Is it still possible to be shocked, at this late date, by the idea that some religious leaders may be gay and/or pedophiles? It’s been almost two decades since Harvey Weinstein outraged Catholics by planning to open Miramax’s controversial Priest on Good Friday, and that was by no means the first film to tackle the subject; in the years since, real-life scandals and movies inspired by them (including tell-all documentaries) have been plentiful. Only some novel angle could justify tilling this particular ground yet again, but the Polish melodrama In The Name Of… fails to unearth one, simply presenting the usual tortured struggle against forbidden desire. What’s more, its intentions are strangely muddled, with a generally progressive, empathetic tone repeatedly giving way to spasms of reactionary sensationalism. It’s hard to feel for one particular priest, however complex his character, when the Church itself is depicted as a corrupt, ass-covering institution that serves primarily as a breeding ground for pervs.
There’s no question that Father Adam (Andrzej Chyra, a major star in Poland) would rather ignore his carnal impulses. Having recently been transferred, for reasons never fully explained, to a boys’ detention center in the middle of nowhere, he divides his time between supervising his young, frequently shirtless charges and sublimating his sexual energy into long runs through the surrounding woods—or, when that fails, frantically jerking off in the bathtub. (Showers don’t seem to have made it to this region yet.) But while he has no difficulty fending off the unwanted advances of a colleague’s wife (Maja Ostaszewska), those of Lukasz (Mateusz Kosciukiewicz), the hunky, vaguely “slow” son of a neighboring family, are another matter. Lukasz is technically of age, and not one of Father Adam’s boys—“I’m not a pedophile, I’m a faggot,” Adam tells his sister over Skype at one point—but that doesn’t stop gossip from spreading, especially once a gay delinquent (Tomasz Schuchardt) catches on to the priest’s closely guarded secret.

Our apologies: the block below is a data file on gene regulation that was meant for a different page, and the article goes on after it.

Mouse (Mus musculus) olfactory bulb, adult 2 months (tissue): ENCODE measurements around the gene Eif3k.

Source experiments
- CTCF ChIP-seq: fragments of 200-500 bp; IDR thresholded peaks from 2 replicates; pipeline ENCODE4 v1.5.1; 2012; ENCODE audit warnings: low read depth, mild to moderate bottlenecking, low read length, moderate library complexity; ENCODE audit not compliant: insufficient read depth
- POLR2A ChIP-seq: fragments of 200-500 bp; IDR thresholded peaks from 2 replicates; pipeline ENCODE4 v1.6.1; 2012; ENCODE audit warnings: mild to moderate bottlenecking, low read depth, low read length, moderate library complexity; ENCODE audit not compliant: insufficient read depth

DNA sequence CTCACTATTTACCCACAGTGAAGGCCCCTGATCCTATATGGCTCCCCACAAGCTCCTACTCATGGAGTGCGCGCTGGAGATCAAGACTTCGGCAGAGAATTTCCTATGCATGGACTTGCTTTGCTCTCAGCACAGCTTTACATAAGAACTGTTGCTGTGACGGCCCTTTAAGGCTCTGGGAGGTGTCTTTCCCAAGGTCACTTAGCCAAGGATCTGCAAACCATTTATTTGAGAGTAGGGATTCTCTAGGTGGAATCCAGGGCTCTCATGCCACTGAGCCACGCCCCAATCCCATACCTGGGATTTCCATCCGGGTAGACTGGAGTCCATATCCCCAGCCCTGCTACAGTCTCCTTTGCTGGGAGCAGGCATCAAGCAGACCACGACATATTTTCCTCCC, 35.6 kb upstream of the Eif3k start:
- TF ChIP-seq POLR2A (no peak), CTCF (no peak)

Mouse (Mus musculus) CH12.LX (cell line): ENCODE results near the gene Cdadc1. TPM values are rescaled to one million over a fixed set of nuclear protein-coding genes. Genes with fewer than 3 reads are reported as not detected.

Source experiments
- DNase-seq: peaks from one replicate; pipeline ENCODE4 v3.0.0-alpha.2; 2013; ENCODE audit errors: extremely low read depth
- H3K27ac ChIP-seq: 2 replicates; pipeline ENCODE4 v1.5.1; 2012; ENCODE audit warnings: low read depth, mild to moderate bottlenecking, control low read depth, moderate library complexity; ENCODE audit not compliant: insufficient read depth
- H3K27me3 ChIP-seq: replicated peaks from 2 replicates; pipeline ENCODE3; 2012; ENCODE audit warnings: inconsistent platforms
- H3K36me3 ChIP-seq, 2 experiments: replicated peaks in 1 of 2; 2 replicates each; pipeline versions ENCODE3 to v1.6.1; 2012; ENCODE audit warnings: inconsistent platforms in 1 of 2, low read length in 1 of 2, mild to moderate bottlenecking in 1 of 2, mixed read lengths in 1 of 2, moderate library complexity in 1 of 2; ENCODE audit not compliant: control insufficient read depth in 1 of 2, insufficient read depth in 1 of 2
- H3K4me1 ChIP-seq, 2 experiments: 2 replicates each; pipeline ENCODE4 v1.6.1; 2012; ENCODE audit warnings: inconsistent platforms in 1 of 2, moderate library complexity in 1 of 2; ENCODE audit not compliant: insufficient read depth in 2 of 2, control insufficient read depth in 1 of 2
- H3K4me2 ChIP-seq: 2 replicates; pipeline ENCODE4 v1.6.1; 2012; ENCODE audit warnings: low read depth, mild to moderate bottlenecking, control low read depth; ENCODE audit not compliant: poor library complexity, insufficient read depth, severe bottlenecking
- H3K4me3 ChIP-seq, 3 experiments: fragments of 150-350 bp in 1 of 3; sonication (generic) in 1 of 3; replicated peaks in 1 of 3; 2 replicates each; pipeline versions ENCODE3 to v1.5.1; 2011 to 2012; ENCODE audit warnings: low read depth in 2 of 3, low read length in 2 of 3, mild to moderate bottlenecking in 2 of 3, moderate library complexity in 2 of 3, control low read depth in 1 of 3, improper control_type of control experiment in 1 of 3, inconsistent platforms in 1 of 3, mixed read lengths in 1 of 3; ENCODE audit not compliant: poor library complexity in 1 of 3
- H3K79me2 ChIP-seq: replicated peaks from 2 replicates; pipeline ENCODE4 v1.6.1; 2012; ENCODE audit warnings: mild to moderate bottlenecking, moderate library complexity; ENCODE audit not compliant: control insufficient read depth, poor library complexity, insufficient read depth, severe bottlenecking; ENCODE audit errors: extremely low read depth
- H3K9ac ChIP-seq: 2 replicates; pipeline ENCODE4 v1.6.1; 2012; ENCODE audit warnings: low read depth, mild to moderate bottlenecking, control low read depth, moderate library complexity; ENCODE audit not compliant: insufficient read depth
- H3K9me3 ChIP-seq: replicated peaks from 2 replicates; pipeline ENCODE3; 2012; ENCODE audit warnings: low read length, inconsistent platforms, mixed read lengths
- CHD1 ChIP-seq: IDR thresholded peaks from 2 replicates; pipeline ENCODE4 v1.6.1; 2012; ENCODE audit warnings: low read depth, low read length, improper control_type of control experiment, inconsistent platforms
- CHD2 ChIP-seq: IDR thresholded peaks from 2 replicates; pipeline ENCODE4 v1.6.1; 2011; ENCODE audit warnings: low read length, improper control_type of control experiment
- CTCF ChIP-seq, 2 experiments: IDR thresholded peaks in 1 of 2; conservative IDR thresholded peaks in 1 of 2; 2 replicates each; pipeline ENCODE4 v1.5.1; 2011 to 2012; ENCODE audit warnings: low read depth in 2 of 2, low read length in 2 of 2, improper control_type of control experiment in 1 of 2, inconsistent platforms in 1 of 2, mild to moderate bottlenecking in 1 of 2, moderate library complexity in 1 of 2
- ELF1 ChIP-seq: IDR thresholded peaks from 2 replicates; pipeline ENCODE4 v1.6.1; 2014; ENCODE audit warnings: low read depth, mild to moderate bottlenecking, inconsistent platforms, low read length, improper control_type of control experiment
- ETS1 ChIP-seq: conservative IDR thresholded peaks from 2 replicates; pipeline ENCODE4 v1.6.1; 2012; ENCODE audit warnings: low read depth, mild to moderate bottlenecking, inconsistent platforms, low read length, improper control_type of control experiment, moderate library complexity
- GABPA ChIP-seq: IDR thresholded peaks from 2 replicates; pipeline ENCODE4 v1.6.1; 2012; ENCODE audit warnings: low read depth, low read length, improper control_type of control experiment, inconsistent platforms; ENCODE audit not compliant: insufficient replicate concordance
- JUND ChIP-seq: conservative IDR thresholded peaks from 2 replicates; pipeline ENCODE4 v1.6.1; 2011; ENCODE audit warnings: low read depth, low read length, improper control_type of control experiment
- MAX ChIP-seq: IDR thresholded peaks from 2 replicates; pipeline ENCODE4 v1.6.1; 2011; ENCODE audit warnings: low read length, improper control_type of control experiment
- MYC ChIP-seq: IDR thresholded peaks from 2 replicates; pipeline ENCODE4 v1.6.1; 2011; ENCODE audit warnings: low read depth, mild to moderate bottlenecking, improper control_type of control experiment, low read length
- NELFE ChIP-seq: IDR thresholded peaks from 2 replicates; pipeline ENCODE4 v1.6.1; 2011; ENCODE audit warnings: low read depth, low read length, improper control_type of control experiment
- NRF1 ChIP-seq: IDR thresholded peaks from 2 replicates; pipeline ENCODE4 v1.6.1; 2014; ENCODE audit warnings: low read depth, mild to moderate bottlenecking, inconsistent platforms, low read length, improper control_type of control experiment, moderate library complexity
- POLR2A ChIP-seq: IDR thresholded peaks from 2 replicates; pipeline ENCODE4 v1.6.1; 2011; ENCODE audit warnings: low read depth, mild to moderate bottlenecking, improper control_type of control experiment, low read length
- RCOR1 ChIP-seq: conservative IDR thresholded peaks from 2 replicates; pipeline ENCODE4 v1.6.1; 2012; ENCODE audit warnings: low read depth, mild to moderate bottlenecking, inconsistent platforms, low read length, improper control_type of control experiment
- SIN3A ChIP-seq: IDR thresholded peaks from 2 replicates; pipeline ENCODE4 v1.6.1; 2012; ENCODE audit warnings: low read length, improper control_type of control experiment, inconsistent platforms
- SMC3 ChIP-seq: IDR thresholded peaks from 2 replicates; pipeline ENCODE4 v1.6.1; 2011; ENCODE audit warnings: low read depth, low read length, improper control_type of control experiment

Chyra does what he can with this overly familiar lost soul, though no amount of rugged charisma can bail him out of the scene in which Father Adam drunkenly dances around his apartment with a framed portrait of the Pope, while Band Of Horses’ “The Funeral” blasts on the soundtrack. Director Malgorzata Szumowska (Elles) has an unfortunate tendency to lay things on thick, and it probably doesn’t help that she’s married to Kosciukiewicz, who plays Lukasz as an animatronic version of a statue from ancient Greece. Still, In The Name Of… might have worked moderately well as a character study, if not for the film’s insistence on treating other priests as mustache-twirling villains. When Father Adam, at his wits’ end, tries to go to confession himself, he’s turned away because the priest is busy; when the local bishop is informed that Adam was seen fornicating in a parked car, he brushes the accusation off, while insisting in the next breath that the Church doesn’t sweep its dirt under the carpet. Worst of all is the movie’s ominous final shot, which treats the sight of a gay man in a priest’s robes as if it were the final sting in a slasher flick. Even back in the 1990s, that would have seemed over the top; today, there’s simply no excuse.